As a petty officer you will be held responsi- ble for your personal debts and financial dealings. Always obey the following cardinal rules:
1. Never have any financial dealings with pa- tients or those under you.
2. Violating this cardinal rule will always lead to trouble and embarrassment for you and your command.
3. Always pay your bills on time. Letters of indebtedness have ruined many a service career, often many years after the debts were incurred.
Live within your means and, except under extreme emergencies, do not borrow money that you can not pay back without upsetting your budget.
Good personal habits, cleanliness, neat hair- cuts, and spotless, correct uniforms are absolute musts in the Hospital Corps. Ours is a profession in which we meet the public constantly, and the medical public always seems to be more critical of appearance. The personal appearance and atti- tude of the staff does much to enhance the overall reputation of the Navy Medical Department and reinforces our role as health care teachers.
Nowhere in the Navy is the need for personal integrity so great as in the Hospital Corps where we are continually dealing with people, their troubles, illnesses, and personal problems. This knowledge falls into the category of privileged communication. We, as hospital corpsmen, have no right whatsoever to divulge any medical infor- mation, however trivial, to any unauthorized in- dividuals. Medical information is prime gossip material. This is sometimes difficult to remember but should remain an absolute must for profes- sional integrity.
Integrity also encompasses adherence to commitments, commonly referred to as keeping ones promise. Whatever the commitment, whatever the price, your word is your bonduntil broken.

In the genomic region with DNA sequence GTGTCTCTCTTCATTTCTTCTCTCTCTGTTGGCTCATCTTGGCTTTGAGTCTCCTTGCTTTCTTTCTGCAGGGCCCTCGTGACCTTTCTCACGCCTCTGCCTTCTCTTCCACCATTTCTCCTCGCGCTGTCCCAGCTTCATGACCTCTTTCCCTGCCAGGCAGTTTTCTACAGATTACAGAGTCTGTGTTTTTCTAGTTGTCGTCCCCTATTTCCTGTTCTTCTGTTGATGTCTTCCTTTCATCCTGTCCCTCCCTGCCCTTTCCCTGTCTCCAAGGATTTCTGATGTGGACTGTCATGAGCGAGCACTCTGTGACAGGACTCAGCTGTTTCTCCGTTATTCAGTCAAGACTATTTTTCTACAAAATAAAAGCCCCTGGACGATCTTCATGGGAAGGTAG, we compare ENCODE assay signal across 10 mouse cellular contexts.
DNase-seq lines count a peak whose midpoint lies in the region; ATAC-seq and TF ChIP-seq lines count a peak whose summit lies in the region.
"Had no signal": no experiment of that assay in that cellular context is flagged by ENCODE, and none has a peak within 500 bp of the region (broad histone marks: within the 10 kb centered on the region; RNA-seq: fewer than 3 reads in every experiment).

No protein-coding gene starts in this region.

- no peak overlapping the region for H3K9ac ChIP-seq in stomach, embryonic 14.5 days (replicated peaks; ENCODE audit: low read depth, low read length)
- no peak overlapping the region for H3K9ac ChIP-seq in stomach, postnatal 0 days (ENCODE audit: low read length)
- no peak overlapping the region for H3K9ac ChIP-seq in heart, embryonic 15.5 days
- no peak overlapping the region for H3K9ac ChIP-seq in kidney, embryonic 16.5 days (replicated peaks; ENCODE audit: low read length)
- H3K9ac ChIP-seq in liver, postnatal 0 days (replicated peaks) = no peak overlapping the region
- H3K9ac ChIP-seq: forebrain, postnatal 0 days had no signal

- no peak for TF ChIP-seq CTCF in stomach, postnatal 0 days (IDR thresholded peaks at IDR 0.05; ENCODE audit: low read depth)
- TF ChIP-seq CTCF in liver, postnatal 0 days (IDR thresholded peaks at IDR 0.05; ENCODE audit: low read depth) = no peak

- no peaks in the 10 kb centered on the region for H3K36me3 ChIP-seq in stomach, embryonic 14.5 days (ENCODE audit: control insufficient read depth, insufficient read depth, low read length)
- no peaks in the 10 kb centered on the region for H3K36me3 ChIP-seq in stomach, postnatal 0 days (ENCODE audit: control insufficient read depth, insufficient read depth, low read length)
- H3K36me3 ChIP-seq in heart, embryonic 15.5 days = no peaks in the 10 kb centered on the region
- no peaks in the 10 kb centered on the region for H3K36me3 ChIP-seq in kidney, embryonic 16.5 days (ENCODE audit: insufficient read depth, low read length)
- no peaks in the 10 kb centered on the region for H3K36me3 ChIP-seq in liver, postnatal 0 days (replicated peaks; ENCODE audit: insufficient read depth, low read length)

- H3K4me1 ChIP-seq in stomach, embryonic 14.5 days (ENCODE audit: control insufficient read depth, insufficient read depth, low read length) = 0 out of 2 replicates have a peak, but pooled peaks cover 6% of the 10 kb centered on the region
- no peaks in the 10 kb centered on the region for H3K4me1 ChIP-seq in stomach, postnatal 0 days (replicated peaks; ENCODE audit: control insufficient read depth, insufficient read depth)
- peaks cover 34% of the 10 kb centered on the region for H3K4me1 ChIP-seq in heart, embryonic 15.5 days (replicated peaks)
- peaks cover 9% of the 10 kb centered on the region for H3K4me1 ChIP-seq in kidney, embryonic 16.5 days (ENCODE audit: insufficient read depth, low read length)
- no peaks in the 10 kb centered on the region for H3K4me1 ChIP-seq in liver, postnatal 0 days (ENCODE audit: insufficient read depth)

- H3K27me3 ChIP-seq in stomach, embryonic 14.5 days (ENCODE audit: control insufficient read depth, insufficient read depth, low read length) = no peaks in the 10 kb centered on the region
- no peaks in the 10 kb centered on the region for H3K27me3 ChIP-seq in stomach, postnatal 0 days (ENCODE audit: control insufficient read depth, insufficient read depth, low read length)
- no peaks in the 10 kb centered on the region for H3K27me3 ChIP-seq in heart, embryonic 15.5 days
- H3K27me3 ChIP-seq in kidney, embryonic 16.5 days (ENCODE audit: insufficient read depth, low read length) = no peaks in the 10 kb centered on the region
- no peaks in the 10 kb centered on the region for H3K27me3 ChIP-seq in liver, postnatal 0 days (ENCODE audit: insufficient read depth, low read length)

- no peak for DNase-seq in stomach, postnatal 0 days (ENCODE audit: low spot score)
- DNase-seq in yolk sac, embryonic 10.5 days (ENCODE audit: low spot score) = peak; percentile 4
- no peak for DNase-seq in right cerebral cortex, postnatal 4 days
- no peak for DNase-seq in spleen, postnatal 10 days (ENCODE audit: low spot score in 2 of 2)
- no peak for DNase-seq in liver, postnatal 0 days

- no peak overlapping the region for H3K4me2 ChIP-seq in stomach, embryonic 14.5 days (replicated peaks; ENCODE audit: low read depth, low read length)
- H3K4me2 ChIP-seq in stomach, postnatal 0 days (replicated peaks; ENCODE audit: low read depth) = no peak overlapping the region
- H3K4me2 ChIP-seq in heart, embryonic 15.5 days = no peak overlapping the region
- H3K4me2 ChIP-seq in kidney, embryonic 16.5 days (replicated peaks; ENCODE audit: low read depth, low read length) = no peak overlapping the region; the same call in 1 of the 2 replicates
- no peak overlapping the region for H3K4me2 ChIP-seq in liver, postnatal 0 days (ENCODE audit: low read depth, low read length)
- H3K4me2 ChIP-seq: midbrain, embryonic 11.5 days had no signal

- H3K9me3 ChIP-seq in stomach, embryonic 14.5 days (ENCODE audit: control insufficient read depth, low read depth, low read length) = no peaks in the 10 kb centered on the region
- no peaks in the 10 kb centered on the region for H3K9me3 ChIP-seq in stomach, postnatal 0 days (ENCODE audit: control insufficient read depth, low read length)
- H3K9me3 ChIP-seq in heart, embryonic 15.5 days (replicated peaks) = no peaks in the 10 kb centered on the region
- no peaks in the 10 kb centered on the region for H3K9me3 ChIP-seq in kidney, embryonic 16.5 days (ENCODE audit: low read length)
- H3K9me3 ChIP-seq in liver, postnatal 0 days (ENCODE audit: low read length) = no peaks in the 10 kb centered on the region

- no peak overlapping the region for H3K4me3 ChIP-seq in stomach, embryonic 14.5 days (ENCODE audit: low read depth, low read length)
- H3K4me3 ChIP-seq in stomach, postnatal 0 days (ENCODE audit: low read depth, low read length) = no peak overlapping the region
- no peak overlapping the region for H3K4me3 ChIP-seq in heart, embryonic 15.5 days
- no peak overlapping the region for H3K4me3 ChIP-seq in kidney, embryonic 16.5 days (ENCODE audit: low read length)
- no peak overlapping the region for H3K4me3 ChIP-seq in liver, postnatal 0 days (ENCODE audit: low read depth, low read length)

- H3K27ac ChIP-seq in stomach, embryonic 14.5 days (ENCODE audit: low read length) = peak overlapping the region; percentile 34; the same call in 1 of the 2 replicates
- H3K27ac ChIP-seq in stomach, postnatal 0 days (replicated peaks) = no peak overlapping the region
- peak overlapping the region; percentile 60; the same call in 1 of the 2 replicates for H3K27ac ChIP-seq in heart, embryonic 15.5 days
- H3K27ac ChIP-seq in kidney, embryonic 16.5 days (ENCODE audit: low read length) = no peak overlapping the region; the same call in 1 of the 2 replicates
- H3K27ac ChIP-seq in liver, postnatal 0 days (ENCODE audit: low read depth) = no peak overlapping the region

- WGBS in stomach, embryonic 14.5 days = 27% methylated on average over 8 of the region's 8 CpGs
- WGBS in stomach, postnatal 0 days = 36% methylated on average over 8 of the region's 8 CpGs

One important commitment that all corps personnel have is the obligation to never abuse or to tolerate the abuse by others of the controlled medical substances that we have access to. These medications are on the ward or in the mount-out block for use, under a medical officers supervi- sion, in the care and rehabilitation of patients. Any other use must not be tolerated.
Naval leadership is based on personal exam- ple, good management, and moral responsibility. All of the personal traits previously discussed are also leadership traits. Success of the Medical Department rests heavily on the petty officer. Good petty officers are the backbone of the Navy whether they are supervising military or specialist duties. Many examples of effective leadership you learn may be by the examples set by officers and senior petty officer. The best way to learn effec- tive leadership is by practicing it.
Many of the rewards of Navy life are earned though the advancement system. Some of these rewards are easy to see. You receive more pay, job assignments become more interesting and more challenging, and you are regarded with greater respect by officers and enlisted personnel. Also, you enjoy the satisfaction of getting ahead in your chosen Navy career.
However, the advantages are not yours alone. The Navy also profits. Highly trained personnel are essential to the mission of the Navy. Each time you are advanced, your value to the Navy in- creases two ways. First, you become more valuable as a specialist in your rating; and second, you become more valuable as a person who can train others. Thus you make far-reaching con- tributions to the entire Navy.
The NORMAL system of advancement may be easier to understand if it is divided into two parts:
1. Those requirements that must be met for you to be qualified; that is, to be con- sidered for advancement.
2. Those factors that actually determine whether or not you will be advanced.
In order to qualify (be considered) for ad- vancement, you must fulfill certain requirements.